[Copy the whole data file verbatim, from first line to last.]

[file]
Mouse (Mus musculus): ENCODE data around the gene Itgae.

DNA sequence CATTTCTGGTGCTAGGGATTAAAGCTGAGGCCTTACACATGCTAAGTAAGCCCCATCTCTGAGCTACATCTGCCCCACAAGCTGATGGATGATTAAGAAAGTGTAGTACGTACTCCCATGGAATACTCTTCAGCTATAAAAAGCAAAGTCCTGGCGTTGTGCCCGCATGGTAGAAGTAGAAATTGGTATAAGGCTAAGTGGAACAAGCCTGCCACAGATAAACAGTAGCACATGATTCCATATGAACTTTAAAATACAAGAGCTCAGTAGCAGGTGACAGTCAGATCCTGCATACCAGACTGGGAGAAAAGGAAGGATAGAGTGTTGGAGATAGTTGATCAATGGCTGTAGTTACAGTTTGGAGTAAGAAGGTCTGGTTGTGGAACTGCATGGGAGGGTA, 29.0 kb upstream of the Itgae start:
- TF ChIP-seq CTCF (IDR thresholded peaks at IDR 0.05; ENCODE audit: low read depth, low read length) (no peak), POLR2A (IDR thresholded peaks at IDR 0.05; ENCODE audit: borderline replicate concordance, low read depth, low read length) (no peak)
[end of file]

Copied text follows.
Mouse (Mus musculus): ENCODE data around the gene Itgae.

DNA sequence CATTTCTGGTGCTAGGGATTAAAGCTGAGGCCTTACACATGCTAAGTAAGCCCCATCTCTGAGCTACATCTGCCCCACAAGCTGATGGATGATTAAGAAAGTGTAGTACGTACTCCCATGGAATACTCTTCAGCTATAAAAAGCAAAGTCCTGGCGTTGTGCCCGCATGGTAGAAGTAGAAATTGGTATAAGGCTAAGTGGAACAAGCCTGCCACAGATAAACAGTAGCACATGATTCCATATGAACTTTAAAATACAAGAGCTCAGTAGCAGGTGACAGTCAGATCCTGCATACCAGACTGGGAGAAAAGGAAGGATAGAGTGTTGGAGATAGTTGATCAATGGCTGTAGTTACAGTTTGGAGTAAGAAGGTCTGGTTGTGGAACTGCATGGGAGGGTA, 29.0 kb upstream of the Itgae start:
- TF ChIP-seq CTCF (IDR thresholded peaks at IDR 0.05; ENCODE audit: low read depth, low read length) (no peak), POLR2A (IDR thresholded peaks at IDR 0.05; ENCODE audit: borderline replicate concordance, low read depth, low read length) (no peak)